Gibside

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Gibside
Gibside(JohnDarch)Apr2006.jpg
The shell of Gibside Hall
LocationEngland
Nearest cityNewcastle upon Tyne
Coordinates54°55′28″N 1°43′36″W / 54.9245°N 1.7267°W / 54.9245; -1.7267Coordinates: 54°55′28″N 1°43′36″W / 54.9245°N 1.7267°W / 54.9245; -1.7267
Built1603-1620
Built forSir William Blakiston
OwnerNational Trust
Gibside is located in Tyne and Wear
Gibside
Location of Gibside in Tyne and Wear

Gibside is an estate in the Derwent Valley in North East England. It is between Rowlands Gill, Tyne and Wear and Burnopfield, County Durham, and a few miles from Newcastle-upon-Tyne. Gibside was previously owned by the Bowes-Lyon family. It is now a National Trust property. Gibside Hall, the main house on the estate, is now a shell, although the property is most famous for its chapel. The stables, walled garden, Column to Liberty and Banqueting House are also intact.

History[edit]

The Blakiston family acquired the estate by marriage in about 1540. Sir William Blakiston (1562–1641) replaced the old house with a spacious mansion between 1603 and 1620. Both the Royal (King James I of England) coat of arms and the Blakiston coat of arms are seen over the entrance of the old Hall.[1] The Gibside property came into the possession of the Bowes family in 1713; a result of the marriage in 1693 of Sir William's great-granddaughter, Elizabeth Blakiston, to Sir William Bowes (1657–1707) of Streatlam Castle (now demolished).[2]

Until 1722,[3] the basis of the Bowes' influence was their own estate and house of Streatlam Castle, County Durham. However, after that date the acquisition through marriage of the Blakiston estate of Gibside gave the Bowes family an even greater influence in the north of the county and a share in the immense wealth that was to be acquired from the coal trade. The Blakiston estate included some of the area's richest coal seams.[4]

In 1767 the granddaughter of Sir William Bowes – the "Bowes heiress" Mary Eleanor Bowes – married John Lyon, 9th Earl of Strathmore and Kinghorne, who changed his surname to Bowes due to a provision in her father's will that any suitor had to take the family name. This was a device to continue the Bowes lineage in the absence of a male heir. The estate remained in the Bowes and Bowes-Lyon family until the 20th century.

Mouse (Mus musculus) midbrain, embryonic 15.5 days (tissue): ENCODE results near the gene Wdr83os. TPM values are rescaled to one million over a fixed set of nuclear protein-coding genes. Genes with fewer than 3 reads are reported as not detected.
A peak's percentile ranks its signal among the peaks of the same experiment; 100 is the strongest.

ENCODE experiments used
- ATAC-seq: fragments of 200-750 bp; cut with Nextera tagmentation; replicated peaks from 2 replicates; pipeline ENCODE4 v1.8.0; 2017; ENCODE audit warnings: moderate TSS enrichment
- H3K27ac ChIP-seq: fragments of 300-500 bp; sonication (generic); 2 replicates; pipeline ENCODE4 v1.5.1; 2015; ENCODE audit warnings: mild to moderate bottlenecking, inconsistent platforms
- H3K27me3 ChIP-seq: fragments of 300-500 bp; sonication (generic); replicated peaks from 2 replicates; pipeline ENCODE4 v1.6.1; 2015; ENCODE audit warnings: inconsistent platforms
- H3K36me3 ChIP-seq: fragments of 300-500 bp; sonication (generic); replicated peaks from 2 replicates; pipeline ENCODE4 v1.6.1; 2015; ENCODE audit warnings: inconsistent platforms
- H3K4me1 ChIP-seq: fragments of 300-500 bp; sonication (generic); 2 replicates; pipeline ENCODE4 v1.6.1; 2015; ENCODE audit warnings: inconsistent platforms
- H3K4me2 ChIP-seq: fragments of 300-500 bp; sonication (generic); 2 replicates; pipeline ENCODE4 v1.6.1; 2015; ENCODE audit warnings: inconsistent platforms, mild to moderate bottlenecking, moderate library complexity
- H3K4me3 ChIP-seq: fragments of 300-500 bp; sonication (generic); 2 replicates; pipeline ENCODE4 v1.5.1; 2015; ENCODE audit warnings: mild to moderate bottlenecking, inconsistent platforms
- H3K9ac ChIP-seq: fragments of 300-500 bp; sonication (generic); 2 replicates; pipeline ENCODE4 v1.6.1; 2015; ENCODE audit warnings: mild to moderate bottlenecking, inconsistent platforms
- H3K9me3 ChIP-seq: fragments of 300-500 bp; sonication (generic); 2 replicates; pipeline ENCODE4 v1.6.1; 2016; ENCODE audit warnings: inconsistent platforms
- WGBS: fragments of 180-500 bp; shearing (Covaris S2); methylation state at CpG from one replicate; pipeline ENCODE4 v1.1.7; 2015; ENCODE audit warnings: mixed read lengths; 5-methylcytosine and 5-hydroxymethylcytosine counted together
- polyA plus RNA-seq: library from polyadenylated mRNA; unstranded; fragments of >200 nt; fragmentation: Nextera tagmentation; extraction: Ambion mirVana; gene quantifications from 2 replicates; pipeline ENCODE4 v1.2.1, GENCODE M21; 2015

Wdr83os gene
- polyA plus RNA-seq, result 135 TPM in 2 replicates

After the split inheritance dispute following the death of John Bowes, 10th Earl of Strathmore and Kinghorne in 1820, it belonged to his legitimated son John Bowes until his death in 1885 (he is buried in the Gibside chapel), when under the entail it reverted to his cousin the 13th Earl of Strathmore and Kinghorne. It had been the main residence of John Bowes' mother, Mary Milner, by then Dowager Countess of Strathmore, and her second husband, the politician Sir William Hutt (who had been John Bowes' tutor), until the latter's death in 1882, which was the last time it was permanently occupied by the family.

18th-century additions[edit]

Gibside Chapel, at the end of a long avenue of trees.

Improvements to Gibside carried out by the Bowes-Lyon family in the 18th and early 19th centuries included landscaping, Gibside Chapel, built between 1760 and 1812, the Banqueting House, a column of Liberty, a substantial stable block, an avenue of oaks and several hundred acres of forest. The top floor of the main house was remodelled as a giant parapet, and the building was also extended to the side.

The chapel reflects the Calvinist leanings of the family, and though nominally Anglican, the interior is dominated by a huge and centrally placed "three-decker" pulpit. There is a house for the minister/chaplain nearby. Some holders of the position would not have been able to hold a Church of England parish living, on account of their views. The leading Palladian architect James Paine is attributed with most of the work of the 1750s and 1760s.